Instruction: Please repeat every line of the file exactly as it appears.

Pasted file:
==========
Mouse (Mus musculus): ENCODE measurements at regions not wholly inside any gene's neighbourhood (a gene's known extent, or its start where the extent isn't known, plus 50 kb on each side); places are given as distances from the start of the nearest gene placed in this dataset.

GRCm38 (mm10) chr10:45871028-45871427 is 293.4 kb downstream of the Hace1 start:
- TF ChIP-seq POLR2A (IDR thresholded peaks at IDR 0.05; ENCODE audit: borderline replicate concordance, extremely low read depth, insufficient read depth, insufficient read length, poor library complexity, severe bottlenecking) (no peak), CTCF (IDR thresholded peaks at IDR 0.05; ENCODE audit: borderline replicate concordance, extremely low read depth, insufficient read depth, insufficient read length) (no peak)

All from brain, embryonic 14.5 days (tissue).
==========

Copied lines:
Mouse (Mus musculus): ENCODE measurements at regions not wholly inside any gene's neighbourhood (a gene's known extent, or its start where the extent isn't known, plus 50 kb on each side); places are given as distances from the start of the nearest gene placed in this dataset.

GRCm38 (mm10) chr10:45871028-45871427 is 293.4 kb downstream of the Hace1 start:
- TF ChIP-seq POLR2A (IDR thresholded peaks at IDR 0.05; ENCODE audit: borderline replicate concordance, extremely low read depth, insufficient read depth, insufficient read length, poor library complexity, severe bottlenecking) (no peak), CTCF (IDR thresholded peaks at IDR 0.05; ENCODE audit: borderline replicate concordance, extremely low read depth, insufficient read depth, insufficient read length) (no peak)

All from brain, embryonic 14.5 days (tissue).